Labour MP John Mann is apparently accusing David Cameron of sleaze after adopting policies proposed by a businessman who had given him free flights in his private jet.
The policies adopted have included such sordid ideas as giving extra cash to parents of disabled children. Quite.
Political parties in this country are funded by voluntary donations. Apart from Labour, of course, which is bankrolled by unions appropriating millions upon millions of pounds of their members' money. Understandably, donors seek to influence policy, even the cuddly old unions. If this is done for personal gain at the expense of others, that is immoral. Seeking to benefit parents of disabled children does not register on my scale of wickedness, however.
Personally, I did not even see anything wrong with the Bernie Ecclestone affair. The policy that Labour changed at that point was to the benefit of British motor racing, with the only losers being foreign competitors. And why not? Clearly, donors to political parties should not be allowed to benefit one British company rather than another. However, if it is in the general interest of British industry, or in the general interest of charity, what on earth is wrong with that?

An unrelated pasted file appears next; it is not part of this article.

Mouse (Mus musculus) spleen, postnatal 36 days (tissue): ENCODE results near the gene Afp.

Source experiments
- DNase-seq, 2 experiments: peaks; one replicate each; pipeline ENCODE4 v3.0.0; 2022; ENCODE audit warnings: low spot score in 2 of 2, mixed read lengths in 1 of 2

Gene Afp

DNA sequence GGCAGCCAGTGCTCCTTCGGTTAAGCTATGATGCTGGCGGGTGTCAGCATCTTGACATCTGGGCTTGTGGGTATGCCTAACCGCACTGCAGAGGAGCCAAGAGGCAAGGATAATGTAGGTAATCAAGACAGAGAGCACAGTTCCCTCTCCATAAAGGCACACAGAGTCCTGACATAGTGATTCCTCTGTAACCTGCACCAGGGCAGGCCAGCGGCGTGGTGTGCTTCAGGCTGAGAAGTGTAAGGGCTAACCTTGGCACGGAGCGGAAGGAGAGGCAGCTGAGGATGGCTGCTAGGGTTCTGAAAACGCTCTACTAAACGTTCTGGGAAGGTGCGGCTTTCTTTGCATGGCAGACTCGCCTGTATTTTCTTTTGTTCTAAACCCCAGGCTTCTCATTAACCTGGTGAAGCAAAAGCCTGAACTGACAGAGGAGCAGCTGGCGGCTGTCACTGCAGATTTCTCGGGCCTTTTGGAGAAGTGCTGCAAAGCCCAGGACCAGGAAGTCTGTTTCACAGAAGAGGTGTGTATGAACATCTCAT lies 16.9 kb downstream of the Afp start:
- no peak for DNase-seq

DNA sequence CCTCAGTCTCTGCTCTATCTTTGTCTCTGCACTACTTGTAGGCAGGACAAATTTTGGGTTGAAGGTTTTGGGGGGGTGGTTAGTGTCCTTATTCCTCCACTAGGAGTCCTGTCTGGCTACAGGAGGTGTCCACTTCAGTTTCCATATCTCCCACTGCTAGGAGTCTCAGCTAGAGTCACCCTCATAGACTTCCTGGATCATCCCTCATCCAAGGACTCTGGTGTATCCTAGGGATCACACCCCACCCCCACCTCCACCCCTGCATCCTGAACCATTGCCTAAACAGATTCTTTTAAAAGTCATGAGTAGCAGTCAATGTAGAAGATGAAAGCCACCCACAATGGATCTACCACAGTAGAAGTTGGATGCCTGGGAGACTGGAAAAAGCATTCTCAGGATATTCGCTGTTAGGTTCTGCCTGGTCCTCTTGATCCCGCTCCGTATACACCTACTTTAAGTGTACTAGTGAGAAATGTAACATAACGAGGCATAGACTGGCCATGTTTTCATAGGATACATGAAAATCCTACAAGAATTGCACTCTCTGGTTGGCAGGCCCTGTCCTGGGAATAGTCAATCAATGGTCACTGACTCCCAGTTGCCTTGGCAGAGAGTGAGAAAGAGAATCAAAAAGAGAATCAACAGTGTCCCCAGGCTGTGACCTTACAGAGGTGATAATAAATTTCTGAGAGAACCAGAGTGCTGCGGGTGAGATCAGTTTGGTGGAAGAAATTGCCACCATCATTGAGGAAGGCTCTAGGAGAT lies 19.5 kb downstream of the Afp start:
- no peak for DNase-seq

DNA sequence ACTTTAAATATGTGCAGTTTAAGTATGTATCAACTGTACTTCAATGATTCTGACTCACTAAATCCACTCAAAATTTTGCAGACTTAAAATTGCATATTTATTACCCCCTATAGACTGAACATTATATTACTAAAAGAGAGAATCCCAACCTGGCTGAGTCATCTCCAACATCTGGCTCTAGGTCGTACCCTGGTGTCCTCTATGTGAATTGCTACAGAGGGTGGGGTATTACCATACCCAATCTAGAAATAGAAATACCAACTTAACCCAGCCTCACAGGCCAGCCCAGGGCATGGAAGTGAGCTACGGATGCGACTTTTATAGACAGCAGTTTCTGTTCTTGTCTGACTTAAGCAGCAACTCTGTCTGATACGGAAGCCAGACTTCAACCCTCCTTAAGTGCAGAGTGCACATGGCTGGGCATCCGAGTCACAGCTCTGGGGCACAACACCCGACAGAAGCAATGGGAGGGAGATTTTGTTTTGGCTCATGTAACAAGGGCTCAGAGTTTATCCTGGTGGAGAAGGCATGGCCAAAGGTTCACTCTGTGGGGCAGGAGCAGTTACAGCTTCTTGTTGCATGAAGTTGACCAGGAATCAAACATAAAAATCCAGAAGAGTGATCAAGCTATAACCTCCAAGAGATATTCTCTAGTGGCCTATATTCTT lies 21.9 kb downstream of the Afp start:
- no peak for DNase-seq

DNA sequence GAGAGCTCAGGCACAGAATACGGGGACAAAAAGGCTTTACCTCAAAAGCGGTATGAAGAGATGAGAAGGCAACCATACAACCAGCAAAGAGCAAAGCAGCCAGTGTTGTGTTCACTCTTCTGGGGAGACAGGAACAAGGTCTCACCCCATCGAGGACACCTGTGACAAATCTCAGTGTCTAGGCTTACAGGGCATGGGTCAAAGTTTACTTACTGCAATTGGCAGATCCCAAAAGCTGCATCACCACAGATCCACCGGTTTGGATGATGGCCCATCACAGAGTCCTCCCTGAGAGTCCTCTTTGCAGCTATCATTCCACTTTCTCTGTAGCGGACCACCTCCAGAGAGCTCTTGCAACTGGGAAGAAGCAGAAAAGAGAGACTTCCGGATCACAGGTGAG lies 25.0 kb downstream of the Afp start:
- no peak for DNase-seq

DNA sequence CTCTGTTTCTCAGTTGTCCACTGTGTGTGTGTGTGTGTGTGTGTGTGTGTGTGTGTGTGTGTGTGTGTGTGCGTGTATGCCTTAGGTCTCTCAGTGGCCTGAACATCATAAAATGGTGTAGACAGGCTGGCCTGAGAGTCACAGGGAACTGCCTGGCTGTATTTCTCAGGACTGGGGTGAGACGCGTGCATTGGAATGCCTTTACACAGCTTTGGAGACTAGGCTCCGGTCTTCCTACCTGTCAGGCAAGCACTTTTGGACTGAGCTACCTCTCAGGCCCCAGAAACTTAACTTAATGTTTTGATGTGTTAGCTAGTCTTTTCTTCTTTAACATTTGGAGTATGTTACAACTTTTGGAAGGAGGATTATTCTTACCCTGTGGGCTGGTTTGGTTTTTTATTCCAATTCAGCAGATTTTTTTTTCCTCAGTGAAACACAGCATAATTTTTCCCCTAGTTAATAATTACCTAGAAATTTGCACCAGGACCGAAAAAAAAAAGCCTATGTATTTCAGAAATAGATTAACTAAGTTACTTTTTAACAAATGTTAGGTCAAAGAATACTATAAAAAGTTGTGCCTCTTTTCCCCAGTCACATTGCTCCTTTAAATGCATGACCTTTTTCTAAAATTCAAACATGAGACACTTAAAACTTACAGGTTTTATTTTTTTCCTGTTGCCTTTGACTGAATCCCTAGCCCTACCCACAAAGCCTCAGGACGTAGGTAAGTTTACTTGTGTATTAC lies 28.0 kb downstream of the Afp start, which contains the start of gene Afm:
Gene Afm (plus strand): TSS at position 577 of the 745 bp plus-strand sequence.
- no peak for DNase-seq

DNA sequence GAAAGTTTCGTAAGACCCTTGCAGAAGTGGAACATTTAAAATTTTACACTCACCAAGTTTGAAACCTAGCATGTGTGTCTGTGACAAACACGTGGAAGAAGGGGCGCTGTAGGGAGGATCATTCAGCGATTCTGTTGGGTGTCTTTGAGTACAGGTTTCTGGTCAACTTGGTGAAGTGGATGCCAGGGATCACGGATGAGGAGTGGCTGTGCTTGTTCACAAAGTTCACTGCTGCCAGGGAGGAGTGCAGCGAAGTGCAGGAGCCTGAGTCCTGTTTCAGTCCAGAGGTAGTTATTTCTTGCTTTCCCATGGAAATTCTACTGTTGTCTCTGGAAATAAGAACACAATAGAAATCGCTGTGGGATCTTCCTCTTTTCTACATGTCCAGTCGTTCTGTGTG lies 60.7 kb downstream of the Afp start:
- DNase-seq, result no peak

A politician receiving a trip on a private plane to a private home for a private meeting with a private donor does not bother me, frankly. Listening to what private individuals want may be an alien concept to Labour, but it strikes me as being to the benefit of democracy.